VP, Raytheon Technologies, President, Raytheon Missiles and Defense
What are some issues that you think need more or better collaboration and how would you begin to address those?
Workforce development is the number one area that needs more collaboration with all our local partners. We should focus on developing a strong local pipeline, because highly skilled homegrown talent is more apt to stay and invest their talents in this community.
The skilled workforce I envision will require everything from advanced engineering degrees to vocational training. We’re addressing this need through our partnership with Pima County’s Joint Technical Education District, a public educational program that augments traditional high school with free, intensive career training. We also work with Pima Community College to influence certification programs and technical training, which allow workers to quickly gain new skills in manufacturing. This is important because a lot of what we do requires higher-skilled talent capable of advanced manufacturing.
Two of the top focus areas in the Pivot Playbook recovery plan are infrastructure and talent acquisition. Within those two focus areas, what are the most pressing issues for your organization and what can your organization do to address those?
The airport is a critical economic driver. We need more direct flights to key U.S. cities. More flights would help us better connect to our customers, suppliers, colleagues and future talent.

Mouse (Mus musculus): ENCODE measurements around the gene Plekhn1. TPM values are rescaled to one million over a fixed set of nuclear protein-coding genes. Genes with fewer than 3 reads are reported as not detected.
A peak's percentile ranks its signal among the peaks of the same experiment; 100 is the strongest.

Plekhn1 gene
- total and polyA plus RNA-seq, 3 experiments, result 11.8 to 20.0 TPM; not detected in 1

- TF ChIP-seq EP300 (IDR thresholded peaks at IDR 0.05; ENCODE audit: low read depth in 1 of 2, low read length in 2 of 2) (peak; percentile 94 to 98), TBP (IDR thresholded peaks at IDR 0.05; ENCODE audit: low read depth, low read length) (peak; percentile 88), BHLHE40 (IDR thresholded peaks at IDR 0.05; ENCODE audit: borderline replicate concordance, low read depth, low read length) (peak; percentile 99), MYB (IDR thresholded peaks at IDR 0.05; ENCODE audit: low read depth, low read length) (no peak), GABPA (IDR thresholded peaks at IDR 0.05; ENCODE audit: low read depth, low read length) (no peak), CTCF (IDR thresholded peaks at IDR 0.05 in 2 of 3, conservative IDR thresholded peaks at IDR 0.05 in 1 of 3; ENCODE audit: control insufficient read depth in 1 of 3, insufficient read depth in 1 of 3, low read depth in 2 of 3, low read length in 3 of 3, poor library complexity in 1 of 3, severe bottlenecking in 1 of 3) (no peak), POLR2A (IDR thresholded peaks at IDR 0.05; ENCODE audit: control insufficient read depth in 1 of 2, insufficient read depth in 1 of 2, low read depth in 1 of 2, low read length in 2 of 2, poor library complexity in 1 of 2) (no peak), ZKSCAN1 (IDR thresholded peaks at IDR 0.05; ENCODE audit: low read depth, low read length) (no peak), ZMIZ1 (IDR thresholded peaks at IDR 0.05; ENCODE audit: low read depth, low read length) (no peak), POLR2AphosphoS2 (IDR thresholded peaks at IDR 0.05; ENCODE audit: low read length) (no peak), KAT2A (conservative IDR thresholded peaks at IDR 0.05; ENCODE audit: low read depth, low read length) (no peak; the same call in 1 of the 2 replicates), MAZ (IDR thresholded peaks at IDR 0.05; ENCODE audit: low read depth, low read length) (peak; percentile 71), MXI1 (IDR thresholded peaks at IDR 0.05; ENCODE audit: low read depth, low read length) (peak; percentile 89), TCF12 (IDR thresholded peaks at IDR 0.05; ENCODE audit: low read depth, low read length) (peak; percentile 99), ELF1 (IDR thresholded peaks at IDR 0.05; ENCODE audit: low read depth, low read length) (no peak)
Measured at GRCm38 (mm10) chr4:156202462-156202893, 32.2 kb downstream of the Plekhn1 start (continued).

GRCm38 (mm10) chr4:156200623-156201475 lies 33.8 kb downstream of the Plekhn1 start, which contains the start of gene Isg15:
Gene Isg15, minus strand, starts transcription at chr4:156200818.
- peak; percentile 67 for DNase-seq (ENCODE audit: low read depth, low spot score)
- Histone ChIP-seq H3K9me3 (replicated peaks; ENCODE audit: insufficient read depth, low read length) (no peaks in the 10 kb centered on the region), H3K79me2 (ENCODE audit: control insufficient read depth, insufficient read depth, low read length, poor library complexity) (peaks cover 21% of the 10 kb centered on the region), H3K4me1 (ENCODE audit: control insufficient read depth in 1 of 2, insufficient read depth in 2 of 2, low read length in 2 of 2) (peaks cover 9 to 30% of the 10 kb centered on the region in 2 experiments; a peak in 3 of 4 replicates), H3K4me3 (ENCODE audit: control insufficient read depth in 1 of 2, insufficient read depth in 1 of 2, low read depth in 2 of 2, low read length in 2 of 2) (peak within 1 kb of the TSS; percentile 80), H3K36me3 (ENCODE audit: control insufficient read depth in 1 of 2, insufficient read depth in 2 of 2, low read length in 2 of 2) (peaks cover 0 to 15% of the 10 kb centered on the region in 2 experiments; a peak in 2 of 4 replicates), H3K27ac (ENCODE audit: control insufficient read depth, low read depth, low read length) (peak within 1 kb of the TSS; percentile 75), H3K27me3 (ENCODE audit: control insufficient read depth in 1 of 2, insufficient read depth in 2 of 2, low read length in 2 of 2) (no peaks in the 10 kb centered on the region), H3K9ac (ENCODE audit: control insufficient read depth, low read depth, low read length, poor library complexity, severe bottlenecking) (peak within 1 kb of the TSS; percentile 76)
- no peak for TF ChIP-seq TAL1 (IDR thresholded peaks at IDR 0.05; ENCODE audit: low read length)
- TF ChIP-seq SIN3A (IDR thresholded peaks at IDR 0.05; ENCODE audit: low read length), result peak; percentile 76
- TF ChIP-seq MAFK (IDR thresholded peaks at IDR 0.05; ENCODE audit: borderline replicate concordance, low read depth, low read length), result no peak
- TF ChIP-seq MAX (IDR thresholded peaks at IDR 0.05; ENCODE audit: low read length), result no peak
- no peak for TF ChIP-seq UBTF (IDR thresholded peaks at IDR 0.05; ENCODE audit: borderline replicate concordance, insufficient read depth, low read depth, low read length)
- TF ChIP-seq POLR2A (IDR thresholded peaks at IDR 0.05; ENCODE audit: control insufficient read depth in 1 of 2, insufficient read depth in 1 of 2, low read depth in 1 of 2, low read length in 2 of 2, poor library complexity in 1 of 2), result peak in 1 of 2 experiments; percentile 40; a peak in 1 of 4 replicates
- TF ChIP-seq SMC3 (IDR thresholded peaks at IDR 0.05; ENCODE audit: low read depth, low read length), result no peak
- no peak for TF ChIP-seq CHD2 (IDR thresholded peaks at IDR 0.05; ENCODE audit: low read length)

Beyond the airport, I think there’s a need for improved infrastructure, specifically roads. That could include widening the roads, especially I-10, and increasing driving speeds where possible. These improvements, along with others, will enhance our ability to move people and raw materials in and out of Tucson, which is essential to our growth and expansion.
We also spend a lot of time and energy on talent acquisition. We partner with UArizona to shape curricula as part of their industry advisory board, and we fund both engineering capstone and research and development projects. This helps keep innovative students thinking about the types of problems confronting industry today.
More broadly, we work with local school districts to support K-12 STEM programming and provide mentorship opportunities for students through academic enrichment programs, as well as financial support.
Tucson has developed a number of industry clusters that are gaining momentum in the region such as aerospace and defense, mining, biosciences and medicine, and various aspects of technology. Do you consider those to be areas that need continued focus and why?
These industry clusters are supported by UArizona’s undergraduate and advanced degree programs, and they are absolutely worth investing in further. The work done in these clusters is going a long way to enhance the economic competitiveness of the Arizona-Sonora region.
To thrive in Tucson, we must work with local and federal partners to grow and expand, and we partner extensively with UArizona in numerous ways. But we want those students to stay in Tucson when they graduate, and we’d like to see them contributing their talents to the aerospace and defense industry.